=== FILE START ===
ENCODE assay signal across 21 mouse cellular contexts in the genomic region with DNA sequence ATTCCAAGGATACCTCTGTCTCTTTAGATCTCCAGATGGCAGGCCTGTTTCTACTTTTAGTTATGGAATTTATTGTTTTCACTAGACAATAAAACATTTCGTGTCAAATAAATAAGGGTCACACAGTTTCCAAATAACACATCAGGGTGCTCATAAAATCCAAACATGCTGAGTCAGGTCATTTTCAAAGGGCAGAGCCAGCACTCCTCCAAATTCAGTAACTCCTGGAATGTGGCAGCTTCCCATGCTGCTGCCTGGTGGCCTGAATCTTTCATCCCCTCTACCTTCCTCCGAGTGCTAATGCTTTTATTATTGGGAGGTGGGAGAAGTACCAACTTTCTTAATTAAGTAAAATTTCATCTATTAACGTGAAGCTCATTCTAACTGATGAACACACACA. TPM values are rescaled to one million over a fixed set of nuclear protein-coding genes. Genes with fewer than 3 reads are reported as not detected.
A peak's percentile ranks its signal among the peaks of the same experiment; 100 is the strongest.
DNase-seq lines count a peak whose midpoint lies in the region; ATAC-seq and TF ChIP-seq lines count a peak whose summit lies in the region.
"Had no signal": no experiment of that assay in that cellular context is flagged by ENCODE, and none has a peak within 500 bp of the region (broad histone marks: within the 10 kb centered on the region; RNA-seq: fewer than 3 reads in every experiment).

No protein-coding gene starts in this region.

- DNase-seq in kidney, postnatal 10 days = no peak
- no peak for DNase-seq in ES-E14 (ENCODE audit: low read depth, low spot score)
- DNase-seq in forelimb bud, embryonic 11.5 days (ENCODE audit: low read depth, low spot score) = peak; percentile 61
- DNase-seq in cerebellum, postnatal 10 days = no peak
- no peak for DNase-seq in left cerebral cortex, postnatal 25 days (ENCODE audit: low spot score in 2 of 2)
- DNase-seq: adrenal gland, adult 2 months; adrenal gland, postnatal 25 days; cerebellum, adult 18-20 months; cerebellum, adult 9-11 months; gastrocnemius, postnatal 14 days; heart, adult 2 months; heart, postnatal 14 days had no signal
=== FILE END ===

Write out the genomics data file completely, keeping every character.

ENCODE assay signal across 21 mouse cellular contexts in the genomic region with DNA sequence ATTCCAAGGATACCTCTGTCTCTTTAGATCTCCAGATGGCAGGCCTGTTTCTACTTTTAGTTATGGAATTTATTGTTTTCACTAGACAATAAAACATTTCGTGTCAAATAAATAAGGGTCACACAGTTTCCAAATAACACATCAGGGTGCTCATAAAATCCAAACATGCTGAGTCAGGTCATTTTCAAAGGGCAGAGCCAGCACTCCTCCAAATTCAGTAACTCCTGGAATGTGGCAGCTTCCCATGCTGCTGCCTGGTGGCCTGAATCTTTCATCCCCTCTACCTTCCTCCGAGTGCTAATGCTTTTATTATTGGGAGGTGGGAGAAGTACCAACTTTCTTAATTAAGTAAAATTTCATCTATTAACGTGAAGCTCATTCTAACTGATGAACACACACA. TPM values are rescaled to one million over a fixed set of nuclear protein-coding genes. Genes with fewer than 3 reads are reported as not detected.
A peak's percentile ranks its signal among the peaks of the same experiment; 100 is the strongest.
DNase-seq lines count a peak whose midpoint lies in the region; ATAC-seq and TF ChIP-seq lines count a peak whose summit lies in the region.
"Had no signal": no experiment of that assay in that cellular context is flagged by ENCODE, and none has a peak within 500 bp of the region (broad histone marks: within the 10 kb centered on the region; RNA-seq: fewer than 3 reads in every experiment).

No protein-coding gene starts in this region.

- DNase-seq in kidney, postnatal 10 days = no peak
- no peak for DNase-seq in ES-E14 (ENCODE audit: low read depth, low spot score)
- DNase-seq in forelimb bud, embryonic 11.5 days (ENCODE audit: low read depth, low spot score) = peak; percentile 61
- DNase-seq in cerebellum, postnatal 10 days = no peak
- no peak for DNase-seq in left cerebral cortex, postnatal 25 days (ENCODE audit: low spot score in 2 of 2)
- DNase-seq: adrenal gland, adult 2 months; adrenal gland, postnatal 25 days; cerebellum, adult 18-20 months; cerebellum, adult 9-11 months; gastrocnemius, postnatal 14 days; heart, adult 2 months; heart, postnatal 14 days had no signal